Ecofeminismo Rio Negro
Partidos por el Medio, San Gregorio de Polanco
Movimiento de Protección Ambiental de Sarandí del Yí
Vivero Atrapasueños, San Gregorio de Polanco
Agrupación Motoquera Cicatriz Uruguay
Taller del arte-insano, San Gregorio de Polanco
Periódico La Fragua
Redes Ecologistas
Clan Choñik (Indígenas Charrúas)
Paysandú Nuestro
Grupo Ecológico Naturista Sanducero / GENSA de Paysandú
Centro de Promoción y Defensa de Derechos Humanos

Finnish organizations

Friends of the Landless, Finland
Friends of the Earth Finland
New Wind Association
Emmaus Aurinkotehdas ry
Katajamäki ry

Endorsements by International organizations

World Rainforest Movement (WRM)
Acción Ecológica, Ecuador
Friends of the Earth Argentina
Guardianes del Iberá, Argentina
FASE/ES, Brasil
Global Justice Ecology Project
GE Free NZ in Food and Environment, New Zeland
RECOMA – Latin American Network against Monoculture Tree Plantations
Organización BIOS, Argentina
Unidad de Vinculación Ecologista - Fundación La Hendija, Paraná, Entre Ríos, Argentina
Asociación Argentina de Abogados Ambientalistas (AAdeAA)
Otros Mundos Chiapas/Friends of the Earth México
OLCA - Observatorio Latinoamericano de Conflictos Ambientales, Chile
Corporate Europe Observatory (CEO)
The Campaign to Stop GE Trees, International
NGO Buenos Aires Sostenible, Argentina

Professionals and social referents

Daniel Panario, Doctor in Environmental Technology and Water management, Uruguay
Ofelia Gutiérrez, Doctor in Environmental Sciencies, Technology and Water Management,
Gustavo Melazzi, Doctor in Economy Specialized in Planning, Uruguay
Aelita Moreira Viñas, Agronomist, Uruguay
Ignacio Stolkin, Emeritus Professor Doctor in Chemical Engineer, Uruguay
Astrid Sanchez, Architect Specialist in Strategic Environmental Evaluation, Uruguay
Graciela Piñeiro Martínez, Doctor in Biological Sciencies, Uruguay
Ricardo Viscardi, Doctor in Philosophy, Uruguay
Marisa Pérez, Agronomist, Uruguay
Alejandro Cairús, Teacher of Design, UruguayClaudia Piccini, Doctor Researcher in Biological Sciencies, Uruguay
Liliana Terradas, Doctor in Medicine, Uruguay
Daniel Hernández Pérez, Master in Ecological Sciencies, Uruguay
Isabel Sans, Agronomist, Uruguay
Daniel García Fernández, Doctor in Biological Sciencies, Uruguay
Marcelo Loureiro, Doctor en Biological Sciencies, Uruguay
Alicia Sans, Doctor in Medicine, Uruguay
Carlos Anido, Engineer in Mines, Uruguay
Lucía Delbene, Graduate in Biological Sciencies and Magister in Geo-sciencies, Uruguay
Isabel Viana, Architect, Uruguay
William Yohai, Doctor in Medicine, Uruguay
Victor Bacchetta, Journalist, Uruguay
Raul Viñas, Meteorologist, Uruguay
Laura Rodríguez-Graña, Doctor in Oceanography, Uruguay
Marta Chiappe, Agronomist, Doctor in Philosophy, Uruguay
Fabiana Campos, Doctor in Odontology, Uruguay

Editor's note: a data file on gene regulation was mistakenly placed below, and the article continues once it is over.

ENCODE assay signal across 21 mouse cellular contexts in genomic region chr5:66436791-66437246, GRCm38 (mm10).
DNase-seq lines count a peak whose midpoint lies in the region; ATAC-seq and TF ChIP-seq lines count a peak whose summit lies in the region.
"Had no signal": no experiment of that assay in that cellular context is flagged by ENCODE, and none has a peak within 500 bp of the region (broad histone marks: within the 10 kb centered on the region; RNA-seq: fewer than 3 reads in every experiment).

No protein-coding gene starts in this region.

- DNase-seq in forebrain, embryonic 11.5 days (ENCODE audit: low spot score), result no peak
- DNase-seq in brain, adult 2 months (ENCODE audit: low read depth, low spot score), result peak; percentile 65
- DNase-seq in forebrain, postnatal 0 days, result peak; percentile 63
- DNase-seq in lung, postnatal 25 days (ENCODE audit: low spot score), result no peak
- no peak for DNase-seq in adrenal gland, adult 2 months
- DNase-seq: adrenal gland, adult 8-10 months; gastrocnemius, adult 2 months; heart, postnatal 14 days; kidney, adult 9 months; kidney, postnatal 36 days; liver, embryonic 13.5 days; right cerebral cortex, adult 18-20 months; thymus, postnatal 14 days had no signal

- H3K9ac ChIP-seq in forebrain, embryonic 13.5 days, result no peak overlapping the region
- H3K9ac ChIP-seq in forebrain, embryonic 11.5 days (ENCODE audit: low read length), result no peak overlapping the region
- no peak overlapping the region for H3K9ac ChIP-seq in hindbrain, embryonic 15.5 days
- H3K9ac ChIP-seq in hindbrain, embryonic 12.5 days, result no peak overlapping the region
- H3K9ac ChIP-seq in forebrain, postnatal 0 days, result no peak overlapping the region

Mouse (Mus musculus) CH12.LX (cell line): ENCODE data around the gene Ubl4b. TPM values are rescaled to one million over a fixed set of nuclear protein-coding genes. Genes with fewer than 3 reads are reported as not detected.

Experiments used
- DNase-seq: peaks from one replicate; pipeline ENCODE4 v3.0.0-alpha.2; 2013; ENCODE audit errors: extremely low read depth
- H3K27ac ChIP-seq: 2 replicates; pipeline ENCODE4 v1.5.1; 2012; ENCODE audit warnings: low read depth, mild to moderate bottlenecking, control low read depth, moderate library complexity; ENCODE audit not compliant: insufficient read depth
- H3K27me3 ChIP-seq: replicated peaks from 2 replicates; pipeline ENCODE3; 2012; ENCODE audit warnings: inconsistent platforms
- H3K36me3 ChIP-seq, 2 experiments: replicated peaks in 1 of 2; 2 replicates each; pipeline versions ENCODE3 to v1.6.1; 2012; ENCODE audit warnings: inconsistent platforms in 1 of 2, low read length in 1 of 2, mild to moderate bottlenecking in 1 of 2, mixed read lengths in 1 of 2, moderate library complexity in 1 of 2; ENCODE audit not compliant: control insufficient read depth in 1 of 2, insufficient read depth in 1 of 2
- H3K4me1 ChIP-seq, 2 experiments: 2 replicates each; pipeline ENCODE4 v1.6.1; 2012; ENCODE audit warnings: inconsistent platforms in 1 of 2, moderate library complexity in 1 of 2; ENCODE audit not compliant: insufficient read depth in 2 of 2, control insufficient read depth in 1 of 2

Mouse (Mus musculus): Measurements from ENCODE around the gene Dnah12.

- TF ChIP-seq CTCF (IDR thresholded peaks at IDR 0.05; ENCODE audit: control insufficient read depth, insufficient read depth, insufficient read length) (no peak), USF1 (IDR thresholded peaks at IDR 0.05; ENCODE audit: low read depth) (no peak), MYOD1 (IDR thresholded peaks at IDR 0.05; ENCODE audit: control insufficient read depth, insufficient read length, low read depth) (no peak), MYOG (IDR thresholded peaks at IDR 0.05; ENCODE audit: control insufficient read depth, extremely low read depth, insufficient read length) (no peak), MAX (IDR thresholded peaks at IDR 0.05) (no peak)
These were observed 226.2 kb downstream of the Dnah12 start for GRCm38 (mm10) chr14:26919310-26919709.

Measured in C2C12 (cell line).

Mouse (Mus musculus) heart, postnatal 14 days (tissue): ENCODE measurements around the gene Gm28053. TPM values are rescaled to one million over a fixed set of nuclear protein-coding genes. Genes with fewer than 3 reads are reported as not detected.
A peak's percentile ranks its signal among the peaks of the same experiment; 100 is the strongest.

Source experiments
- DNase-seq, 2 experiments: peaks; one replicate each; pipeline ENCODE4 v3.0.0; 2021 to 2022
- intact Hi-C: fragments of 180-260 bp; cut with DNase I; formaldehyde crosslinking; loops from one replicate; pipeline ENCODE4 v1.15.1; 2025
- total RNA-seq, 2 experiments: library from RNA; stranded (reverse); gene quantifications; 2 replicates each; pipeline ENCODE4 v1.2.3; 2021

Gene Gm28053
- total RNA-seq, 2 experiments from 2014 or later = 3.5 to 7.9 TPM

Juan Carlos Gómez Castro, Lawyer, Uruguay
Ana Maria Barreiro, Lawyer, Uruguay
Mercedes Villar Drever, Architect, Posgraduate in Ecological Engineer, HeriotWatt, Edinburgh, Uruguay
Eduardo Bauzá, Agroecological producer, Uruguay
Patricia Iribarne, Human Biologist and Magister in Environmental Science, Uruguay
Virginia Cardozo, Family and Community Doctor, Uruguay
Betty Francia, Anthropologist and agroecological producer, Uruguay
Brenda Bogliaccini, social militant of Montevideo West side, Uruguay
Diane Denoir, Singer and ecologist, Uruguay
Andrés Olivetti, Professor, Uruguay
Laura Cafaro, Social worker and alternate representative to the Uruguayan Parliament, Uruguay
Gastón Carro, Forestry agronomist, Uruguay
Mariana Achugar, PhD. Researcher and social activist, Uruguay
Miguel Scapusio, Psychologist and human rights activist, Uruguay
Valeria España, Lawyer in human rights, Uruguay
Laura Rodríguez, Veterinary, Uruguay
Amparo Fernández, Linguist and social activist, Uruguay
Irene Gonçalvez , City Council member of Maldonado, Uruguay
Juan Ángel Urruzola, Photographer, Uruguay
Álvaro Jaume, producer and social activist, Uruguay
Adriana Goñi, Anthropologist, Uruguay
Laura Outeda, Professor and social activist, Uruguay
Gabriel Delacoste, Political Scientist, Uruguay
Hugo Cabieses Cubas, Ex Viceminister on Strategic Development of Natural Resources, Perú
Silvana Buján, Bachelor of Communication Sciences, Argentina
Pablo Bergel, Sociologist, ex member of the Parliament, President of the Climate Change Commission of
Buenos Aires, Argentina
María Ehrnström-Fuentes, Doctor of Science (Economics and Business Administration), Hanken School of
Economics, Finland.
Roberto Ochandio, Geographer, Argentina
Jorge Oscar Daneri, Lawyer, Argentina
Enrique Viale, Lawyer, Argentina
Manuel Ludueña, Professor on Urban Sustainable in the University of Buenos Aires, Argentina